This is my suggestion about what needs to go into the Haskell Platform.
Consider the following extremely simple program:
No prizes for guessing that the output of this program is not "True". It highlights an essential problem with the Haskell standard library — many of the functions provided by the Prelude, System.IO, System.Posix and many others are completely broken (by design) and silently corrupt your data, unless it is composed only of ASCII characters.
The problem is that these APIs use Strings for operating system calls (such as reading/writing files, reading environment variables etc). A String is a list of unicode Chars, but none of the operating system calls have a clue what unicode chars are — they work entirely with bytes, which are a completely different kind of thing. Result: your program breaks without warning if you don't happen to be using ASCII.
And even worse, many libraries are built on the use of Strings and standard library functions, and they inherit these same problems, so as a user of those libraries, you can end up with problems that you can't even work around. For the library developer, too, it can be a very nasty problem — you start developing code using Strings, which works fine for ages, but a long time later you realise you can't support just ASCII, and really you need Data.ByteString, which requires changing function signatures or duplicating existing code if you don't want to break compatibility.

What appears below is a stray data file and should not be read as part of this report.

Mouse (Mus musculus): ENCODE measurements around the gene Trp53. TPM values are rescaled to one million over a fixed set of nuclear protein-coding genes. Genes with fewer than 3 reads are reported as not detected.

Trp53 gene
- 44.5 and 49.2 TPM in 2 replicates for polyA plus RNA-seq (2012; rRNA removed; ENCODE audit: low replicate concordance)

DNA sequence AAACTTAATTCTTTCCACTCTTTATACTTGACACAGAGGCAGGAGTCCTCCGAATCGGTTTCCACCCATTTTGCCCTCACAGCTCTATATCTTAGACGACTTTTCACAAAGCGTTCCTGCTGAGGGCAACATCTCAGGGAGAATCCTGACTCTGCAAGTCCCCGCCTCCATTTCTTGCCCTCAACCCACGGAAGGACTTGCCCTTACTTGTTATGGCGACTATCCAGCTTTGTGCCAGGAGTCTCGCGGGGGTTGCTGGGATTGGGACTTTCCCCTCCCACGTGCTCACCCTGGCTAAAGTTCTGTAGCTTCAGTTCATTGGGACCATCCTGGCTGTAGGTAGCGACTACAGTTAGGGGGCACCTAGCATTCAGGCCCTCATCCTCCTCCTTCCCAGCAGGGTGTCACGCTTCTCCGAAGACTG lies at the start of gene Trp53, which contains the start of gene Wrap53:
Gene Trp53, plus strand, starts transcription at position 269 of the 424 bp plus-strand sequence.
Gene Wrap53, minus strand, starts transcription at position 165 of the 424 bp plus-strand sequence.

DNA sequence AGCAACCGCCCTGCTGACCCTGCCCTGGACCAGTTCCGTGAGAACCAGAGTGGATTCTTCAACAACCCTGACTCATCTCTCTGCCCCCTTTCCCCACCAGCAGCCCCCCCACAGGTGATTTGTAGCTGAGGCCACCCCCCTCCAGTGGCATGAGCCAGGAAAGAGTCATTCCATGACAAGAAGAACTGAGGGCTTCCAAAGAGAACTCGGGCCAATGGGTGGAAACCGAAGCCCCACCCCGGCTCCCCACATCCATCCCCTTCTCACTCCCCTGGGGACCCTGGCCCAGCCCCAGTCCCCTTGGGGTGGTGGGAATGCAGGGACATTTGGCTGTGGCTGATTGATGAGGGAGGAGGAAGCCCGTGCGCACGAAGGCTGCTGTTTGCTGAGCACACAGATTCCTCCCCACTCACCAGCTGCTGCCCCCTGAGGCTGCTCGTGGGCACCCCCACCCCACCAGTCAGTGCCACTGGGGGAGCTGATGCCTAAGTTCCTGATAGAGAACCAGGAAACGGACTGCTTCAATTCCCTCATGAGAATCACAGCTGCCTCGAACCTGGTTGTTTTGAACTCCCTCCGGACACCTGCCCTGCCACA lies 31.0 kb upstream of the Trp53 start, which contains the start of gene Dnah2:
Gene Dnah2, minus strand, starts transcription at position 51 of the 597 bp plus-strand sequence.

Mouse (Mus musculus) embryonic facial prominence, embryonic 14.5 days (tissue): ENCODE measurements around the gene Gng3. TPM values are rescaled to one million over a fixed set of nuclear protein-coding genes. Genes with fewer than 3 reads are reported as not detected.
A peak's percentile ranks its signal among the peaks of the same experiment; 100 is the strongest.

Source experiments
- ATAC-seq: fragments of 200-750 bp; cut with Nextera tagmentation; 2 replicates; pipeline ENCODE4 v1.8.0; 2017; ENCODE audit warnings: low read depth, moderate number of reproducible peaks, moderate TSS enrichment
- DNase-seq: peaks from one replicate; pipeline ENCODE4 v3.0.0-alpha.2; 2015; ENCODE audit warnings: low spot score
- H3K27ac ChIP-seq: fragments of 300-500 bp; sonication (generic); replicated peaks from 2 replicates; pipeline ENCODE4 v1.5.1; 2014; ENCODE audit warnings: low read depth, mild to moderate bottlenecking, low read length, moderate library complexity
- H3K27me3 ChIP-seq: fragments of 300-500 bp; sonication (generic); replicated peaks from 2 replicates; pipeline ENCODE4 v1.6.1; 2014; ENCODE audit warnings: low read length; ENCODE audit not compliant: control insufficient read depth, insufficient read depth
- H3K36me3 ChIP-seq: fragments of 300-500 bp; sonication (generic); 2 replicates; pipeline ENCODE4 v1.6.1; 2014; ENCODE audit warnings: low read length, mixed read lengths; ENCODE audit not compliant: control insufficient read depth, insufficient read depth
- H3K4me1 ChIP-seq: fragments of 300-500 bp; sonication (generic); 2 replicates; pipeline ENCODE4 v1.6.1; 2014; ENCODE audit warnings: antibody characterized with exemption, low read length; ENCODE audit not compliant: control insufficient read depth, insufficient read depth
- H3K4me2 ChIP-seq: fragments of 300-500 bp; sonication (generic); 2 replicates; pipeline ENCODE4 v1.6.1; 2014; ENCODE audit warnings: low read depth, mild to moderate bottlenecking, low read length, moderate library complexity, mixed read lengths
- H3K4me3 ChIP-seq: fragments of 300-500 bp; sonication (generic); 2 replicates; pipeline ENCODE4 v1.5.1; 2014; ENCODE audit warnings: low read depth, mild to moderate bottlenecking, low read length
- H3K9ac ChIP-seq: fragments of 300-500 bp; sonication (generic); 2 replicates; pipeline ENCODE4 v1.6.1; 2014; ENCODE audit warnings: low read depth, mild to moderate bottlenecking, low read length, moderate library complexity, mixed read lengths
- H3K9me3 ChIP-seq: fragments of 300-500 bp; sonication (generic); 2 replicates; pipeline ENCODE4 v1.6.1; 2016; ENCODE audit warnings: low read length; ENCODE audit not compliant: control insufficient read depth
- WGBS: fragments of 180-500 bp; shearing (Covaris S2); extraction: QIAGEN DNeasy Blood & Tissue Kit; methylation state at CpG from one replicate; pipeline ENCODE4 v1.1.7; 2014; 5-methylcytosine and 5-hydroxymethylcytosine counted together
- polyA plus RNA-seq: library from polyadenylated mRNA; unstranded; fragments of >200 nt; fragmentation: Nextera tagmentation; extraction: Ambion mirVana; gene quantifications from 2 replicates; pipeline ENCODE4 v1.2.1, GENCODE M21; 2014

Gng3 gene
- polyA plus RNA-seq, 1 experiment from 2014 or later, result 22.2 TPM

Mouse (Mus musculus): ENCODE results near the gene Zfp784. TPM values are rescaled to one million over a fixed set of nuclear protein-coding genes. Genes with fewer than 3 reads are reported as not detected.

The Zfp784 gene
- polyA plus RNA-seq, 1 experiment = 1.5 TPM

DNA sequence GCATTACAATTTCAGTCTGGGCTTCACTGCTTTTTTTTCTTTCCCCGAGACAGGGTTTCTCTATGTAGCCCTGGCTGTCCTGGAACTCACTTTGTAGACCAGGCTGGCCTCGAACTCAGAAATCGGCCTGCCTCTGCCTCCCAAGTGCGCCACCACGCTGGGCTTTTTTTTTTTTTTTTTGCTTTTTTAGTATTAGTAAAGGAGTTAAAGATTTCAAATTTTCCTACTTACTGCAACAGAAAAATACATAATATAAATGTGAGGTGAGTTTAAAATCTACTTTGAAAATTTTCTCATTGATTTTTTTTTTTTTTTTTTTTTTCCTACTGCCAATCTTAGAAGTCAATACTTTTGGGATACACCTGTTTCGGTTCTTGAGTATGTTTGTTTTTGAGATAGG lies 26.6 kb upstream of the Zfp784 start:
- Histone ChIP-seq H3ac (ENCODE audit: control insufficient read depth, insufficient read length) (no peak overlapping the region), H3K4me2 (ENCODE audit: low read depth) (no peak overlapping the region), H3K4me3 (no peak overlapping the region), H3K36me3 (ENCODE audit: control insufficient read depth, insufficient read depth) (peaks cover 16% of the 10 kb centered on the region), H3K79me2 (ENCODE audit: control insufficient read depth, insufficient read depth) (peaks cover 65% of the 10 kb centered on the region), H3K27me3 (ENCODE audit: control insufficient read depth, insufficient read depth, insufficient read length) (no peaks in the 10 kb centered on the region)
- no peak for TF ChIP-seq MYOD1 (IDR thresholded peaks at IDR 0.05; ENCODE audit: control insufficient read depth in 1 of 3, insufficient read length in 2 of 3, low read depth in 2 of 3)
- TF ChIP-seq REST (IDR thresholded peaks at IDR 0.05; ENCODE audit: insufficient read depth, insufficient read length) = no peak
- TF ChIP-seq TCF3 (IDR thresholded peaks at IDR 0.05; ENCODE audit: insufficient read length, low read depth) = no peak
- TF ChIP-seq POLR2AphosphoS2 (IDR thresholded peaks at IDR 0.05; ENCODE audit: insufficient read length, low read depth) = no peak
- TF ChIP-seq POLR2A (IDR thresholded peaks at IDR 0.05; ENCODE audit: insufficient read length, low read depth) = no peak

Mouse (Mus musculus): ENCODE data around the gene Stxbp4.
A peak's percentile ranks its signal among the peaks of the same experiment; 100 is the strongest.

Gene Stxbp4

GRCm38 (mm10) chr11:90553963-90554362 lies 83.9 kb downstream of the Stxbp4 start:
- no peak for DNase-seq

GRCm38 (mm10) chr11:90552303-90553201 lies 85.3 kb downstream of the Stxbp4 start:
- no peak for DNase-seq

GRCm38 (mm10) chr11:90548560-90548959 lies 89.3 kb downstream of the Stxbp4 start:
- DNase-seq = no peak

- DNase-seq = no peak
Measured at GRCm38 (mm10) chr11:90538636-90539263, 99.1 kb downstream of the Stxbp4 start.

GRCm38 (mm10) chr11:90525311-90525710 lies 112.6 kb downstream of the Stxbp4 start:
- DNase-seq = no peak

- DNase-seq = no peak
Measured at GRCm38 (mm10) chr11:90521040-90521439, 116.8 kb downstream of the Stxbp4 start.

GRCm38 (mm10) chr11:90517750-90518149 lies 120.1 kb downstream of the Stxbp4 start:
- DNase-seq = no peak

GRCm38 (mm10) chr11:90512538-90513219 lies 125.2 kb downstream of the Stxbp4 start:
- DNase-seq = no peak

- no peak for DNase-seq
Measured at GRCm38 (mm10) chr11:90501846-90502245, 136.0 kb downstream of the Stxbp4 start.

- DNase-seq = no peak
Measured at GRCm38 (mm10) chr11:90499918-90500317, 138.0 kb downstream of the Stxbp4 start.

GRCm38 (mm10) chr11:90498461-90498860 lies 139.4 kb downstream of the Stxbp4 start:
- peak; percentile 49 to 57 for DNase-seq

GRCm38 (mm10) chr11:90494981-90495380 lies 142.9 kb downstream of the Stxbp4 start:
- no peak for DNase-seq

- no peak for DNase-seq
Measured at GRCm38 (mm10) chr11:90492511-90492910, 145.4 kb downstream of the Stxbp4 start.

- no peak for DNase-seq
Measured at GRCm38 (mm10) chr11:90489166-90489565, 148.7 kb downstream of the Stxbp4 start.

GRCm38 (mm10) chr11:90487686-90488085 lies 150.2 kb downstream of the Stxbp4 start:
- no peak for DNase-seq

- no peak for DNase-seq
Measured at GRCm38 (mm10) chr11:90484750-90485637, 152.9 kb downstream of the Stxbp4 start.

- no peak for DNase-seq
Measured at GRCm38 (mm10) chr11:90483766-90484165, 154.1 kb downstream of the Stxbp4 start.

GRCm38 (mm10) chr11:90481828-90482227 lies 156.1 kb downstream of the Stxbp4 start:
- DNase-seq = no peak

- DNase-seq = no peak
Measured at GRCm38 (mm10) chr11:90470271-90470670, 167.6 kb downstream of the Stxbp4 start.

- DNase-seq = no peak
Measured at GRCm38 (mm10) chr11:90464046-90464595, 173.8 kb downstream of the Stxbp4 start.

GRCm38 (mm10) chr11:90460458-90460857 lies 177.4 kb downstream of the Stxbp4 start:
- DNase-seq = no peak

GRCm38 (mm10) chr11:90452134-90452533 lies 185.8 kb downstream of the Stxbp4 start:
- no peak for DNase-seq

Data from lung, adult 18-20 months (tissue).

This is a rather embarrassing situation for the standard library of a modern language. What's worse is that even if you include the Haskell Platform as it currently stands, as far as I can see there is no solution to this bug — no correct way to simply write a string out to disk and read it back! I presume this is because there is no universally accepted library for dealing with encodings. Personally, I'd like to see the standard library change to remove the pretence that you can talk Unicode to the operating system, but at the very least we need a standardised way of doing the right thing, so that developers (of both programs and libraries) don't have to use those broken functions, and know what the correct alternatives are.